After continuing the Orioles’ run of pitching dominance both of late and against the top team in the American League, Dean Kremer took three showers of various forms, and he might have required a fourth.
The first came moments after he finished a shutout in a 6-0 win over the Houston Astros, his first career complete game giving the Orioles three straight starts of least 8 2/3 innings for the first time since the year before he was born. Like Jordan Lyles and Kyle Bradish before him, Kremer received an on-field Gatorade bath from fellow pitchers while doing a television interview following a career night. Once inside Baltimore’s clubhouse, he found himself inside a laundry cart, where “any liquid or maybe not even liquid got dumped on my head” by teammates. The experience prompted a regular cleaning, but with some substance still matted in his long and wavy brown hair, he made his way back to the showers after discussing his remarkable performance with reporters.
“This is a special night,” Kremer said. “This may not happen ever again in my career. But this is a night to remember, for sure.”
The Orioles (79-71) entered Wednesday with only two outings of at least eight innings in manager Brandon Hyde’s four seasons but have since received three straight. Lyles, the staff veteran, pitched a one-run complete game in Wednesday’s series finale with the Detroit Tigers, and Bradish, a rookie on an impressive second-half run, came an out shy of a shutout in Thursday’s series opener with Houston. Kremer, a 26-year-old right-hander in his second full season, got one more out than Bradish and allowed one fewer run than Lyles for the Orioles’ first shutout by a starter since John Means’ no-hitter in May 2021.
It marked Baltimore’s 15th team shutout this season, their most since recording 16 in Camden Yards’ inaugural 1992 campaign. The Orioles hadn’t had three straight starters come within an out of a complete game or better since Mike Mussina, Scott Erickson and Kevin Brown on Sept. 26, 27 and 29, 1995, according to ESPN Stats & Info.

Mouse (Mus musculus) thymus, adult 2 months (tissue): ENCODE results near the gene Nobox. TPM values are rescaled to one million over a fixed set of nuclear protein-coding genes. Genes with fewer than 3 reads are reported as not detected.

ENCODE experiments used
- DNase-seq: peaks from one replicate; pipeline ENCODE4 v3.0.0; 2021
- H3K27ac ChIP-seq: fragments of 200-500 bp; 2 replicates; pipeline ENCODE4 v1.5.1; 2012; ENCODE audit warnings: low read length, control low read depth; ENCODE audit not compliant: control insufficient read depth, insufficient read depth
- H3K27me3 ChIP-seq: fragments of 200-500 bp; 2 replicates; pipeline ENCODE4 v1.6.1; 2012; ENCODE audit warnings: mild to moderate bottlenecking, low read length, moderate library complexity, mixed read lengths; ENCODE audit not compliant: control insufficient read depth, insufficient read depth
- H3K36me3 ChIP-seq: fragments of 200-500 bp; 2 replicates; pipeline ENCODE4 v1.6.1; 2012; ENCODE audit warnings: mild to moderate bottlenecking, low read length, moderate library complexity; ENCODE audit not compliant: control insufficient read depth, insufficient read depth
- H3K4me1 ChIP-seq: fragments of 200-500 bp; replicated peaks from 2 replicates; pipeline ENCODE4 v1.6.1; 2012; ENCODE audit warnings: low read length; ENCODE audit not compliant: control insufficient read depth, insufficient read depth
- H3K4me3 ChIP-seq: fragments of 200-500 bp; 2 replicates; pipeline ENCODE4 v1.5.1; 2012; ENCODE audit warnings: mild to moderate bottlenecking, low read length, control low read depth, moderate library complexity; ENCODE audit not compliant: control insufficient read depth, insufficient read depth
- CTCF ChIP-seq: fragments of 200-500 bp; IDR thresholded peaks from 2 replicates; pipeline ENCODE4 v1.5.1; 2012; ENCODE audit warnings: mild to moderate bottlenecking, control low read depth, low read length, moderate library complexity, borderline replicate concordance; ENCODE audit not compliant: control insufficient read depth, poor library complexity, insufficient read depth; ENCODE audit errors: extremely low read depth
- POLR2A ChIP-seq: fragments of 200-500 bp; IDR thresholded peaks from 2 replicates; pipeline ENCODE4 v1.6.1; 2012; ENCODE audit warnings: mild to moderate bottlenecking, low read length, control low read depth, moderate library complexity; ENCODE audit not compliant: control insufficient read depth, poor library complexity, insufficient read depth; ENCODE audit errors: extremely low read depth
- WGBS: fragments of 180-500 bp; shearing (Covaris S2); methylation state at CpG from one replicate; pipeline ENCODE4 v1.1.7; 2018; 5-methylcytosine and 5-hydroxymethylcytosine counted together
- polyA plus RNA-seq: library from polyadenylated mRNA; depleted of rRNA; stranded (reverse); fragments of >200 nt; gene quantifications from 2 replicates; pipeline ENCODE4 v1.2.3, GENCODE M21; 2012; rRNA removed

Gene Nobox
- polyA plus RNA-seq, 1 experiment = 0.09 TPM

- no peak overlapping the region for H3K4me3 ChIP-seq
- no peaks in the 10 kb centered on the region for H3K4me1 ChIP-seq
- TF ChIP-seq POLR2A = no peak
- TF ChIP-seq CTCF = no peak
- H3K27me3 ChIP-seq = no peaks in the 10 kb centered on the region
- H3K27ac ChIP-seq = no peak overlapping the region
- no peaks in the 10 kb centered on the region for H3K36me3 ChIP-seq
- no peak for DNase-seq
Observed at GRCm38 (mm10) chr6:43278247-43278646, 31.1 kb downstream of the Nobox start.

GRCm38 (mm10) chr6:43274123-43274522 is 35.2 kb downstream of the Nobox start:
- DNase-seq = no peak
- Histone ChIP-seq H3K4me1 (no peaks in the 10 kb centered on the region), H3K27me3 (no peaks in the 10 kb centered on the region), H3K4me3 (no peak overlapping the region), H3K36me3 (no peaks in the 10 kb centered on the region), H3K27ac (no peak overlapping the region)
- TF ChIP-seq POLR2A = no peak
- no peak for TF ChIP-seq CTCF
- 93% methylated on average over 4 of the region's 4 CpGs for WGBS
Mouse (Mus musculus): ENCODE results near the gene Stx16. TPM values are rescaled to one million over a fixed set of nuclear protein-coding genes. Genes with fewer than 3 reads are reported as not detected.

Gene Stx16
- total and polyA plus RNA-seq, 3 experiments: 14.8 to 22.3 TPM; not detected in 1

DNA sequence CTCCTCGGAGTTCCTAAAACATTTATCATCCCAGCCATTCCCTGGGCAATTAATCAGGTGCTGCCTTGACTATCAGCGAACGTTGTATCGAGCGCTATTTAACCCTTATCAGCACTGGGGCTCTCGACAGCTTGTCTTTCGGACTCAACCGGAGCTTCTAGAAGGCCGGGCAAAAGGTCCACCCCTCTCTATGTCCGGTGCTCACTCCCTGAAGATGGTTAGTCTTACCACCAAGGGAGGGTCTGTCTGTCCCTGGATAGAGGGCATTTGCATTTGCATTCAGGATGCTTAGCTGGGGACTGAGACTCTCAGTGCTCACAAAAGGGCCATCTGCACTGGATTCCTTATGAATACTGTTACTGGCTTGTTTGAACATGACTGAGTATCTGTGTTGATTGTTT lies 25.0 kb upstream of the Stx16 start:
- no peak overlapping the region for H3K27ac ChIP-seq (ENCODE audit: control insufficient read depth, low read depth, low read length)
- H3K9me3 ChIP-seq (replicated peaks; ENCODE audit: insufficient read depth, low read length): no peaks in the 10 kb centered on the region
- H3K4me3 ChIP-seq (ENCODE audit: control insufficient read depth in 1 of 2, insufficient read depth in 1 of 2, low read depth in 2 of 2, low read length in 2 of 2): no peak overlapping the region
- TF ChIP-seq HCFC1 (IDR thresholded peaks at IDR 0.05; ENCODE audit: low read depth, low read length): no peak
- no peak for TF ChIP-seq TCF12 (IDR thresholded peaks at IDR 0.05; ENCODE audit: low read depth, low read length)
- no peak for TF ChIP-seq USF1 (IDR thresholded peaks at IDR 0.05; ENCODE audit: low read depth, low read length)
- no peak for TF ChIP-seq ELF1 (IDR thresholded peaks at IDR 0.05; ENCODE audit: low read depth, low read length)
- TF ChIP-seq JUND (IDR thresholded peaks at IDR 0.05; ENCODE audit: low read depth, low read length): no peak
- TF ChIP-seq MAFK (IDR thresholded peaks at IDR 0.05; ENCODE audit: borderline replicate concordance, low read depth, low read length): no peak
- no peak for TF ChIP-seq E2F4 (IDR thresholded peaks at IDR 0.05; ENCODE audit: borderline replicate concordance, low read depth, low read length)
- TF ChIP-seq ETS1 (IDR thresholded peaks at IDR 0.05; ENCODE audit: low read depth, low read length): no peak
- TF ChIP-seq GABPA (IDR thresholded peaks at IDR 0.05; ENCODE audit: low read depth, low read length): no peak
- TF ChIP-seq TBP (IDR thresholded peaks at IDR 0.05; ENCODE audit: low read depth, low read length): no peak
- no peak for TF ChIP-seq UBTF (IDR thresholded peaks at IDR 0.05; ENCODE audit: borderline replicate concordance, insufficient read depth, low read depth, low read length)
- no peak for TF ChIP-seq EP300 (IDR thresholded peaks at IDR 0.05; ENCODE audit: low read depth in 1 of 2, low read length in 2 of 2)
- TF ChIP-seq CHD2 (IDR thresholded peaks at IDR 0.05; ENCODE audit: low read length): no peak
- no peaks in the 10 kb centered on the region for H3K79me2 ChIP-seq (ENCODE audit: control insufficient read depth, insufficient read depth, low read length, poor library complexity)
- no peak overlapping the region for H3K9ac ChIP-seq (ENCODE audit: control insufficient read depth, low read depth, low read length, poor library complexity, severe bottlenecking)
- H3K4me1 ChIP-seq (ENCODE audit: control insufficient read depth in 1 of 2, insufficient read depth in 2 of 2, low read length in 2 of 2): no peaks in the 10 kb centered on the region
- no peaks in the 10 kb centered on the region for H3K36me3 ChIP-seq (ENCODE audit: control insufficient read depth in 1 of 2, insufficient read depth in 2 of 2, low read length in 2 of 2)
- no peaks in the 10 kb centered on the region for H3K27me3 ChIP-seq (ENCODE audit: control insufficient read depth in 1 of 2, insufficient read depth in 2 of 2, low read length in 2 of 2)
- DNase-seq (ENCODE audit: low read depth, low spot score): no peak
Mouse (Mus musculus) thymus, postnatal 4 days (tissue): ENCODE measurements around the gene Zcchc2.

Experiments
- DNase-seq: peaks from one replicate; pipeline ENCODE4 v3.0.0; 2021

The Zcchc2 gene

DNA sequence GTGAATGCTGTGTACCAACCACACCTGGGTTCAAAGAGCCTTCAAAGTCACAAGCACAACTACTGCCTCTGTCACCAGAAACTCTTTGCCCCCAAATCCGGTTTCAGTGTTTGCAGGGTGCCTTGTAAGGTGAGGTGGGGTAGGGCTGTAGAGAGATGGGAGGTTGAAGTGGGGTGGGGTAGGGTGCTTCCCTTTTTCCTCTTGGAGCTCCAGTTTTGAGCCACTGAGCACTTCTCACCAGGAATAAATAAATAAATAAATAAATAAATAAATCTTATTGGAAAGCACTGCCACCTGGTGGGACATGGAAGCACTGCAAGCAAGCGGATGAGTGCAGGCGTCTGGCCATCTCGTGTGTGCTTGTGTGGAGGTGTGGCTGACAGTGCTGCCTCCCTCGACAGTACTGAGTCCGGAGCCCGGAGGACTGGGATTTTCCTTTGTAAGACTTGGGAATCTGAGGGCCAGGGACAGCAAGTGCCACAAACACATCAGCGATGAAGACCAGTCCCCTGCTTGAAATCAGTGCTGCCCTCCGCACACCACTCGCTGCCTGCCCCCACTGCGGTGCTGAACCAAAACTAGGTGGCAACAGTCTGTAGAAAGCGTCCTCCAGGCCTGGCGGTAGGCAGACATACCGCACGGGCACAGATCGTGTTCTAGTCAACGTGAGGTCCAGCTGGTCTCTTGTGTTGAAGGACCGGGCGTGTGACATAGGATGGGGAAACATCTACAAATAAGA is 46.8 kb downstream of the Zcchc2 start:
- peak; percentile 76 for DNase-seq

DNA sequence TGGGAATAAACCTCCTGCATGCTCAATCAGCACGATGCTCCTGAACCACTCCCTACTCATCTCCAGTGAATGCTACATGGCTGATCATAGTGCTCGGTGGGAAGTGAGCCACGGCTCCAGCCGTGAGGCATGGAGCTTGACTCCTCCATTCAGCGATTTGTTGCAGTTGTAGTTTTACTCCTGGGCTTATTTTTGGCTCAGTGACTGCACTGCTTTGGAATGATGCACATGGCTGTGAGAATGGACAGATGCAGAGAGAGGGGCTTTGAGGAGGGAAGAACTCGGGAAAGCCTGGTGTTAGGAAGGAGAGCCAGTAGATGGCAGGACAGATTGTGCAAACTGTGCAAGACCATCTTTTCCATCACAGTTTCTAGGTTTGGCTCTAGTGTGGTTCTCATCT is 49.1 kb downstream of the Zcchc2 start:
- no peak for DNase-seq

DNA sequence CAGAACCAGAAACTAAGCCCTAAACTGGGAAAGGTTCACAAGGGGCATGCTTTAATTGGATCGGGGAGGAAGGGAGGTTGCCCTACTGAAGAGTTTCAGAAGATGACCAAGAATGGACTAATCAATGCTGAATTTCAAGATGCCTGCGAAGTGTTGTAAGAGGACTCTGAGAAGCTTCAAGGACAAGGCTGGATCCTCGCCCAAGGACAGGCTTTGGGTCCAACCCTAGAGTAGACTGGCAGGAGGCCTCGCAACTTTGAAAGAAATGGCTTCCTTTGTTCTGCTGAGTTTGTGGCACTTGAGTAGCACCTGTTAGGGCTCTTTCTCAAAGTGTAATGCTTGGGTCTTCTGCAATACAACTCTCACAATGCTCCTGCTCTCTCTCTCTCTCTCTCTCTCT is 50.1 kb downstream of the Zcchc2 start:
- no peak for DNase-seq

“I guess they noticed what Jordan did and tried to follow suit,” Hyde said. “I’m just really happy and proud of our young pitchers and how much they’re improving and competing.”
“I don’t think I’ve ever had anything quite like that,” said catcher Adley Rutschman, who was behind the plate for both Bradish’s and Kremer’s outings.
A 2-1 curveball from Kremer in the fourth got by the Orioles’ standout rookie, the first passed ball of Rutschman’s career. He entered the game with the second-most innings caught without one this season. It was perhaps the only miscue of the night for the battery. After Kremer worked out of that top of that inning, Rutschman homered in the bottom half as part of a day in which he reached base four times.
That run was enough for Kremer, who baffled Houston (99-53) for a second time in less than a month. In five games against the Astros, the Orioles have allowed four runs, with their starters holding them to two in 39 1/3 innings. One of the game’s top offenses statistically, the Astros have managed no more than two hits in the first six innings of any of the games.